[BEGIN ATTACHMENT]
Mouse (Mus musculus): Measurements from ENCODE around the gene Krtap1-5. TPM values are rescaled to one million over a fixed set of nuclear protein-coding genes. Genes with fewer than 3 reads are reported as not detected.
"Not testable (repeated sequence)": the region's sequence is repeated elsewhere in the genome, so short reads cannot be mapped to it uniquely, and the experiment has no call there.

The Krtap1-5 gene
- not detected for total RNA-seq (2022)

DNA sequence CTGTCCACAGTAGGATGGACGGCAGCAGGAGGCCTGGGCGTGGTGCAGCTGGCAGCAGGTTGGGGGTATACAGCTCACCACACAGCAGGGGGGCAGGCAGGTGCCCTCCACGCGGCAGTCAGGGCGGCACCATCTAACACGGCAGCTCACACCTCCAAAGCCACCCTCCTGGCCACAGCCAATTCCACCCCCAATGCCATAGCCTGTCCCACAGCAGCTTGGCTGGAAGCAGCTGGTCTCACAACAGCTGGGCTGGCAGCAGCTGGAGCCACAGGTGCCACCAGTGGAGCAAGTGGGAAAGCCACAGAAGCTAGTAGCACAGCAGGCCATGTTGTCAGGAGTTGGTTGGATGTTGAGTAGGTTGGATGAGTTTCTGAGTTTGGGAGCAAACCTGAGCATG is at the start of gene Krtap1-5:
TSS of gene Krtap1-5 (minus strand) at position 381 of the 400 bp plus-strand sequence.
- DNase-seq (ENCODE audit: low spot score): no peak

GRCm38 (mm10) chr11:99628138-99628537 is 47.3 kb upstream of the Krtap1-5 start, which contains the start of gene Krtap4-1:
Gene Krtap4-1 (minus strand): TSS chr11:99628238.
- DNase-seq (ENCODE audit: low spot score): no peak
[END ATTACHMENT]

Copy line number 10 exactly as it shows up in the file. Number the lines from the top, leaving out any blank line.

- DNase-seq (ENCODE audit: low spot score): no peak